Two days before we arrived, Booth had been playing ping pong with friends on the island. The man who owned the house came out from his smokehouse, carrying ten sides of pink salmon he had just caught that morning. “You want one?” he asked Booth. Who’s going to say no?
When we first arrived, Nina offered us that smoked salmon, with rice crackers, for me. Since we had eaten it all, did we throw away the skin? No way. Booth put it on the barbeque, crisped it up, and then sliced it up. This is how we topped our Caesar salads.
I don’t need no stinkin croutons.
As Nina cooked, the Chef and I sauntered out to the driveway. All of twenty feet from the door drooped dozens of fat blackberries on every thorny branch. Ambling and talking, laughing and letting the experience scratch our hands, the Chef and I filled two yogurt containers with beautifully perfumed blackberries in a matter of moments.
After dinner, we topped the blackberries with a handful of sugar, and some gluten-free crumble topping. As Nina said, the texture is clearly different than traditional crisps, but it’s just as delicious.
Imagine eating fresh blackberry crisp while you are watching this.
And afterwards, under the stars that dot the black night sky like the freckles that splash across the Chef’s back, we were lounging in a hot tub with our two friends, floating and laughing. We weree outside, in the cool air, on the deck, with our friends, and the jets were massaging our muscles for the first time in months.
No wonder we fell asleep soon after that.
And for breakfast the next morning? Scrambled eggs with chives from the garden and tomatoes our landlord gave us from his garden. Grits with butter, salt, and pepper. Fresh-ground coffee.
What a way to start the day.
Down the street from Nina and Booth’s house, and just up the road, is an organic farm that supplies the inn with white tablecloths. No one was there that morning. No locks or fences prevented us from being there. We just walked in to gawk at all the beautiful vegetables.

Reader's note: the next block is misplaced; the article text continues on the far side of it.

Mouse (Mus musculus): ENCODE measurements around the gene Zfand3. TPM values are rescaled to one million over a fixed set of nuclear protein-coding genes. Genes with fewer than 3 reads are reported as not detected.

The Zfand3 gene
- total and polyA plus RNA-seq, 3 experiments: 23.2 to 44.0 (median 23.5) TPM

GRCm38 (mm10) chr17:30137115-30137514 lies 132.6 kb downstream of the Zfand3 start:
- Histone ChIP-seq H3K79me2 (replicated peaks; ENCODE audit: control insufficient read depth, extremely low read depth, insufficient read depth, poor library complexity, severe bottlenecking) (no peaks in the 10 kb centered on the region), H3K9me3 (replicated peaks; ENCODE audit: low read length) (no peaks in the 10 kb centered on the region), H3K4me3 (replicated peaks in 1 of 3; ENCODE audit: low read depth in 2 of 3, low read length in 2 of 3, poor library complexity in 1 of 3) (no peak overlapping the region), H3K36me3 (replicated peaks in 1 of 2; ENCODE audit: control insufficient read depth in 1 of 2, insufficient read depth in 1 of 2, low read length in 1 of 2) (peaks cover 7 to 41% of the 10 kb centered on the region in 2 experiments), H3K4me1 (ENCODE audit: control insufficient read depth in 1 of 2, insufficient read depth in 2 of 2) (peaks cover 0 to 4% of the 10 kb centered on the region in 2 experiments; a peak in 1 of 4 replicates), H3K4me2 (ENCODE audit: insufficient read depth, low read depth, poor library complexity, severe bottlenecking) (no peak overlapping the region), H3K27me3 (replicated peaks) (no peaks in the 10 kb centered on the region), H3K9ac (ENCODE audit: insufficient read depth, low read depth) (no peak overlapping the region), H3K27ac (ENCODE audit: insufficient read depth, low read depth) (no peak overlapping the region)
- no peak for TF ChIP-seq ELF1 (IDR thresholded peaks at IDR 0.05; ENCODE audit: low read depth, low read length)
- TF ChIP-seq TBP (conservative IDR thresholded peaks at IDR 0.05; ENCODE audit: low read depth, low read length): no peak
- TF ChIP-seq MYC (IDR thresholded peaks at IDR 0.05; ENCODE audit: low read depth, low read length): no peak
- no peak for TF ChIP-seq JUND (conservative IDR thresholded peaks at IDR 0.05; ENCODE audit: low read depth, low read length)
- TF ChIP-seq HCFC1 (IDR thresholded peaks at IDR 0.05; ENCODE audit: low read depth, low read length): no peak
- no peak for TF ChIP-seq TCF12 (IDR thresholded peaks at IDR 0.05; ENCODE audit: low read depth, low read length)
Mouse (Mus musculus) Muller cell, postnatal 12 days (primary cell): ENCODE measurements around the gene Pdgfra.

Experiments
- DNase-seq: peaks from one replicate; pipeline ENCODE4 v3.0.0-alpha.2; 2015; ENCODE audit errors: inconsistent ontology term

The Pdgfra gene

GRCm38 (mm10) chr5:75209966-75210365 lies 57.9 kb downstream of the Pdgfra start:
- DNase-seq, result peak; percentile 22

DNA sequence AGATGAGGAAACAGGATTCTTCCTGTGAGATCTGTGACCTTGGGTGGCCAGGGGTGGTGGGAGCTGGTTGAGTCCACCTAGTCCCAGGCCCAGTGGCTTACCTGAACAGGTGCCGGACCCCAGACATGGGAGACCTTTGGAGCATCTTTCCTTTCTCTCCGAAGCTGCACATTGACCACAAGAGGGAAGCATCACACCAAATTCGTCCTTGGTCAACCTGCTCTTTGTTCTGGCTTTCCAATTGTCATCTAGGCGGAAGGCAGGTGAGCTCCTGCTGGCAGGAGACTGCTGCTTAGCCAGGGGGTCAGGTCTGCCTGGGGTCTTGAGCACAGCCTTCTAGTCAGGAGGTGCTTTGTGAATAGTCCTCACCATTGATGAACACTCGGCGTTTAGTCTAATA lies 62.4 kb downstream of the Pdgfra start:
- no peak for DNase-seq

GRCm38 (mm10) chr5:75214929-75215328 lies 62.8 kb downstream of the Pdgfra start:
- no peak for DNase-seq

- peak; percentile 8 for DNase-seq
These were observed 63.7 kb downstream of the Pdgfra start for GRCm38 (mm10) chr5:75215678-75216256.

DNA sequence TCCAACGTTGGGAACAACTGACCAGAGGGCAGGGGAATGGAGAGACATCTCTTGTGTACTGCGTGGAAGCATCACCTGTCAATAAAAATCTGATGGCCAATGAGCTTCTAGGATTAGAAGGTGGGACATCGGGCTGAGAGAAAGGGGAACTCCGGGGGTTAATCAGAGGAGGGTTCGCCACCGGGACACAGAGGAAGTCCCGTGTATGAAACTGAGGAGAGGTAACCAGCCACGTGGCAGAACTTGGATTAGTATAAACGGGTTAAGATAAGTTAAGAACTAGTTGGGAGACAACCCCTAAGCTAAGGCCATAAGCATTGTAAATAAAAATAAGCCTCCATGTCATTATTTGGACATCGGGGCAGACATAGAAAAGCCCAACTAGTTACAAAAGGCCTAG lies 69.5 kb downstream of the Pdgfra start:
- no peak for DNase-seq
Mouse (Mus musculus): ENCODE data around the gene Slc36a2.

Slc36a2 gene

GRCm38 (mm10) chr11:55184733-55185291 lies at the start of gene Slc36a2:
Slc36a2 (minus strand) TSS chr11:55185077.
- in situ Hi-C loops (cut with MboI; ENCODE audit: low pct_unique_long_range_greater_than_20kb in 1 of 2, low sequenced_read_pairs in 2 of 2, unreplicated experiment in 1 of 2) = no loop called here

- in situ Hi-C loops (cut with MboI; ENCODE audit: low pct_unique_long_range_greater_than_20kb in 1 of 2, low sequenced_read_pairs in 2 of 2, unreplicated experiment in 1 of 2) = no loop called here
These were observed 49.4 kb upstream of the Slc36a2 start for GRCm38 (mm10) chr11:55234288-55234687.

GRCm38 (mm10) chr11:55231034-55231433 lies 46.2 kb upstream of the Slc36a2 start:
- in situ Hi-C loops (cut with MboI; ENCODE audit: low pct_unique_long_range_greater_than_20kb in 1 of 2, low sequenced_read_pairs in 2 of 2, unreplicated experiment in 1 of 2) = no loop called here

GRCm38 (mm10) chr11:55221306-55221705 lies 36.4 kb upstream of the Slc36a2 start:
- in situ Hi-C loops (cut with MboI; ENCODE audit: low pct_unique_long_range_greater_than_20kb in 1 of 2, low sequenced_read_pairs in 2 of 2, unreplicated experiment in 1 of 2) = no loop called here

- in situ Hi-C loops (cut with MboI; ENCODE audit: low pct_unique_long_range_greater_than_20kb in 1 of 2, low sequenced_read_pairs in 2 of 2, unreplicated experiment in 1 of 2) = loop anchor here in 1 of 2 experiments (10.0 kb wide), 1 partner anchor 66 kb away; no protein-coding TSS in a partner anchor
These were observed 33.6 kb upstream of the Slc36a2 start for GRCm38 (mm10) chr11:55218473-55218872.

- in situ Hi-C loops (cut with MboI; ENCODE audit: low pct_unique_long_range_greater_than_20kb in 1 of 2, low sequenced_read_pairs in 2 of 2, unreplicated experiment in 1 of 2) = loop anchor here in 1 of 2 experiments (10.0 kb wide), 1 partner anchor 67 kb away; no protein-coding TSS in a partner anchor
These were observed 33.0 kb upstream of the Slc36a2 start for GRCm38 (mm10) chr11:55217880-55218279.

Like this row of leeks – leaves sticking up like the Chef’s hair in the morning – with the clucking chickens behind them.
I don’t know what these are. Some kind of choy. Bok choy? Pak choy? We weren’t given an expensive tour, with Latin names and lessons to learn. We just walked in silence and enjoyed. They were wonderfully glossy green. I simply admired them.
The Chef loved exploring these gauzy fronds of plants. From afar, we thought they were fennel. One taste of the fronds said that was not true – no tang of anise in there. Dill? No. It would have been far more fragrant and uplifting in the air if those plants had been dill. We were puzzled by the green balls dangling from some of the plants. We didn’t know.
(Turns out it was asparagus. And the ones with the little balls were female asparagi.)
I loved the silence of this room in the greenhouse, with onions drying in the warmth.
And that was the day. Walks to farms, talks with neighbors, a relaxed lunch (I had a tuna salad, the tuna line-caught albacore that had been filleted a few days before; the greens were the dozen different ones I had seen growing late in the morning).
Nina and the Chef and I walked on the beach, our heads down, looking for rocks that called to us. (Okay, the Chef threw pieces of driftwood out into the water, and then threw rocks at it. He’s a boy.)
There wasn’t much to it.
There was so much richness.
And I love the outfit Nina wears on the island. Everyone knows her by the crazy cowboy hat.
As we prepared to leave, Booth was readying his kayak, the one he built by hand. The two of them were heading out for a paddle, to throw out all the crab shells, and be quiet on the water, again.
We were so reluctant to leave.
But all the way home, the Chef and I laughed and sang. Labor Day traffic jams? Snarls of cars gawking at a car fire on the side of the road? They couldn’t faze us. We had the island in our minds, the smell of the ocean on our skin. We had both felt grounded for two days, deep in our bodies, with the help of our friends, and the island.
And what, you may ask, does this have to do with being gluten-free?
There is so much bounty in this world. Everything on the island reminded me: bounty. Fresh crab, just-picked blackberries, neighbors who stop their weeding to talk with you for twenty minutes, eggs from down the road, smoked salmon, mizuna greens, corn plucked off the cob.
My god, there is so much good in life.
To live like this and still miss bread?
That feels like sacrilege.
All that lives is holy. Say yes instead.